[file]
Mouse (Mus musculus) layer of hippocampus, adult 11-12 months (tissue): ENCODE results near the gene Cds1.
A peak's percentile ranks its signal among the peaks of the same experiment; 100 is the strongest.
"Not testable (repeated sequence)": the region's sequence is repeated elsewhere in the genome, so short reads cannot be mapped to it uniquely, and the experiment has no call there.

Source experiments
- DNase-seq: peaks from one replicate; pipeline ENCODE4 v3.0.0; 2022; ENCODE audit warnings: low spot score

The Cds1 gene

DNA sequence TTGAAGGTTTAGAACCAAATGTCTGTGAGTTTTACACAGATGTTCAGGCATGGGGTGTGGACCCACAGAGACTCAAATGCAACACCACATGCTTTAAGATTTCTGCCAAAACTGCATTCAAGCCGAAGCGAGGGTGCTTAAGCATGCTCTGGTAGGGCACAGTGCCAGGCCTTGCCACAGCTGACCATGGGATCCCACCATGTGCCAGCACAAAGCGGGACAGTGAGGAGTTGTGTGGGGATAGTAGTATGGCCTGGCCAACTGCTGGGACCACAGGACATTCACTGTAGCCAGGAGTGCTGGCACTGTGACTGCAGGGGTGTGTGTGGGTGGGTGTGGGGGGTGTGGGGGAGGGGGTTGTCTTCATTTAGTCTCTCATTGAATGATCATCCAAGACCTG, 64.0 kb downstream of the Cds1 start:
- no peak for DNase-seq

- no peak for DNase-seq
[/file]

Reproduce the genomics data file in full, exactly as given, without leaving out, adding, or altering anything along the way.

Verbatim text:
Mouse (Mus musculus) layer of hippocampus, adult 11-12 months (tissue): ENCODE results near the gene Cds1.
A peak's percentile ranks its signal among the peaks of the same experiment; 100 is the strongest.
"Not testable (repeated sequence)": the region's sequence is repeated elsewhere in the genome, so short reads cannot be mapped to it uniquely, and the experiment has no call there.

Source experiments
- DNase-seq: peaks from one replicate; pipeline ENCODE4 v3.0.0; 2022; ENCODE audit warnings: low spot score

The Cds1 gene

DNA sequence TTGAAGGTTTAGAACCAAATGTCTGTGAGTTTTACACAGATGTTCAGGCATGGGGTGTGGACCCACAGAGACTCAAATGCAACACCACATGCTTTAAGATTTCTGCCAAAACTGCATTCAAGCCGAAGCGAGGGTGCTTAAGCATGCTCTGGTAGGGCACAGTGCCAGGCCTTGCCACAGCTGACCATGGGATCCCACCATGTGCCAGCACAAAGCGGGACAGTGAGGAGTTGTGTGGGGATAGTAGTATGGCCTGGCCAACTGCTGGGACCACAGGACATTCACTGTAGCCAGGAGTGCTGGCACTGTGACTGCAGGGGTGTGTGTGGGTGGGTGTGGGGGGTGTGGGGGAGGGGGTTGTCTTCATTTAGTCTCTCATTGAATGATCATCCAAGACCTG, 64.0 kb downstream of the Cds1 start:
- no peak for DNase-seq

- no peak for DNase-seq